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J Theor Biol. 1998 Sep 21;194(2):289-98.

Risky choice and Weber's Law.

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Department of Zoology, University of Oxford, Oxford, OX1 3PS, U.K.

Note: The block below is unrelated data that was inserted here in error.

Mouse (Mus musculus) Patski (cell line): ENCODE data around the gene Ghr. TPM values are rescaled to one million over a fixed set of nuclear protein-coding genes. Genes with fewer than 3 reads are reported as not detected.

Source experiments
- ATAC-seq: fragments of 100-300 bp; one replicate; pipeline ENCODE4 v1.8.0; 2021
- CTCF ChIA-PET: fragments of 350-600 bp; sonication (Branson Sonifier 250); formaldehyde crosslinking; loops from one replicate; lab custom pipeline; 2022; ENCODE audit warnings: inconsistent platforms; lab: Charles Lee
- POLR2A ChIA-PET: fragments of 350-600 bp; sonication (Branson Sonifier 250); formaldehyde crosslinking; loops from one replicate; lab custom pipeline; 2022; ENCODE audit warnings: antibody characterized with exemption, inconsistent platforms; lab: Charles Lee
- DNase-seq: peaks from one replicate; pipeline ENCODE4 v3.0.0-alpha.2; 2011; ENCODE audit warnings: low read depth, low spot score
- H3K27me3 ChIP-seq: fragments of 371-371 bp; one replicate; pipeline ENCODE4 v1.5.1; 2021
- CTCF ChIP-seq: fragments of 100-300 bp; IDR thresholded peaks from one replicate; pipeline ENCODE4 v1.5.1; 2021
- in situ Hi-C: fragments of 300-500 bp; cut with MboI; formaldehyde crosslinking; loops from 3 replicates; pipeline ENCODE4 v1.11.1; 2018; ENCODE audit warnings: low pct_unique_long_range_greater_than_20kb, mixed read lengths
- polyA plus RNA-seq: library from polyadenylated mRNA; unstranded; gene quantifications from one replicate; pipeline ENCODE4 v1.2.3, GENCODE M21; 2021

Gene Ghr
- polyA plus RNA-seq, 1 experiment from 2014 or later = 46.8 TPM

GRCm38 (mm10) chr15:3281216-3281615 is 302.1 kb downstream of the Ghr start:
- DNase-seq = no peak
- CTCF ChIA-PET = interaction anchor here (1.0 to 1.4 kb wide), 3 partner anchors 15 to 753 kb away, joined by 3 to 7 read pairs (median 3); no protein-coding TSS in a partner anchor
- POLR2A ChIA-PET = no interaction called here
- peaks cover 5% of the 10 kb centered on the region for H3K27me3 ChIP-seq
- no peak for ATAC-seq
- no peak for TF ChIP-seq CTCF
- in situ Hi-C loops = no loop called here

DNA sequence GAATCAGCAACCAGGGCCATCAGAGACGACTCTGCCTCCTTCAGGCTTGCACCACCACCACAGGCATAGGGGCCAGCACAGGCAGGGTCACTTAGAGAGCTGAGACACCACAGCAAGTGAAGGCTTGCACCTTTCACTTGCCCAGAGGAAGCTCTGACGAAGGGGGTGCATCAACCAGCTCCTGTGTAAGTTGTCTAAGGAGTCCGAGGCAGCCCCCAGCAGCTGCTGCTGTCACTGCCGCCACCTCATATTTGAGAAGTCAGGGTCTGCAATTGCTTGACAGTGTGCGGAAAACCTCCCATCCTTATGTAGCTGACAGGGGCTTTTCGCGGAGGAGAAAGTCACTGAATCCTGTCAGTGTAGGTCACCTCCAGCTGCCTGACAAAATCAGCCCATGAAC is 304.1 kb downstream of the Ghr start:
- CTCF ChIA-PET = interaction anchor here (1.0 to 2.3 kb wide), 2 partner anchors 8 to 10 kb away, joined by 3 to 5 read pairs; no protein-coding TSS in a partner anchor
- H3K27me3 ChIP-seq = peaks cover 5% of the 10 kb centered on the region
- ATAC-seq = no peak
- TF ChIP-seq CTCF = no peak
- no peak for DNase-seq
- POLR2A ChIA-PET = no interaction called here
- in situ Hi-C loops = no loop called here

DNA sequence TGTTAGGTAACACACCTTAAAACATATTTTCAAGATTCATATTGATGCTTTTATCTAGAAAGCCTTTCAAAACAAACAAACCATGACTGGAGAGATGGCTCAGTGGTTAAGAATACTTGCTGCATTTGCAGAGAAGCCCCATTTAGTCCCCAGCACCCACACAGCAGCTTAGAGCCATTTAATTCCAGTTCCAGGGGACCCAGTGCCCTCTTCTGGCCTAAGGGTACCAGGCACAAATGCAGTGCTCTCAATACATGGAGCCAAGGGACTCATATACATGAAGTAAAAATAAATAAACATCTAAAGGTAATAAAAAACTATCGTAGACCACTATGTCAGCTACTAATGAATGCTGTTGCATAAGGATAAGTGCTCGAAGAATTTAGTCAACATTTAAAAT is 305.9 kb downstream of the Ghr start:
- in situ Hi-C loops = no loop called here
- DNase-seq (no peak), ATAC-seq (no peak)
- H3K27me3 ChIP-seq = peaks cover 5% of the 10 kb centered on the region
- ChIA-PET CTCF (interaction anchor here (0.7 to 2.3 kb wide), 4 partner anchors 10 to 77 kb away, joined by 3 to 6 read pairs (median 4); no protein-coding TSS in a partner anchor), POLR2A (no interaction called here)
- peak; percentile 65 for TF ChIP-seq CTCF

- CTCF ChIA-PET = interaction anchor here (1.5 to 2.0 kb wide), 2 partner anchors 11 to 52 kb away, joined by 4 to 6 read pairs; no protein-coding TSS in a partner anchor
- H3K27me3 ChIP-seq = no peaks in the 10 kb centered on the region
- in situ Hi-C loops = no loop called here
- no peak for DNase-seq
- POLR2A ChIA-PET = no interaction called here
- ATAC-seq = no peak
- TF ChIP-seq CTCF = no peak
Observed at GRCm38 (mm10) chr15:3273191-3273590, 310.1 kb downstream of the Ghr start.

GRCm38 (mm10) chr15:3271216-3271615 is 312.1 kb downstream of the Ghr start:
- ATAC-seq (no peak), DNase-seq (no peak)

We present a family of models of choice between behavioural alternatives with stochastic outcomes (risky choice) based on the effects of Weber's Law in memory. These models generalise and extend a model of risk sensitive foraging originally proposed by Reboreda & Kacelnik [(1991) Behav. Ecol. 2, 301-308], which yielded qualitative predictions (risk-aversion for amount of food and risk-proneness for delay to food). We now demonstrate how this approach can predict quantitatively the partial preferences between two alternative options with any mean and variance in their outcomes, and the certainty equivalent of an option consisting of any set of probabilistic outcomes. The approach is also relevant to the economics and psychology of risk sensitivity because it predicts risk aversion for any desirable outcome (such as monetary gains) and risk seeking for any undesirable gain (such as monetary losses). Our models are process-based rather than purely normative, and are based on linear expected utility as a function of expected outcomes. They do not account for all observed aspects of risky choice, but their descriptive performance betters that of existing functional models and requires fewer parameters.

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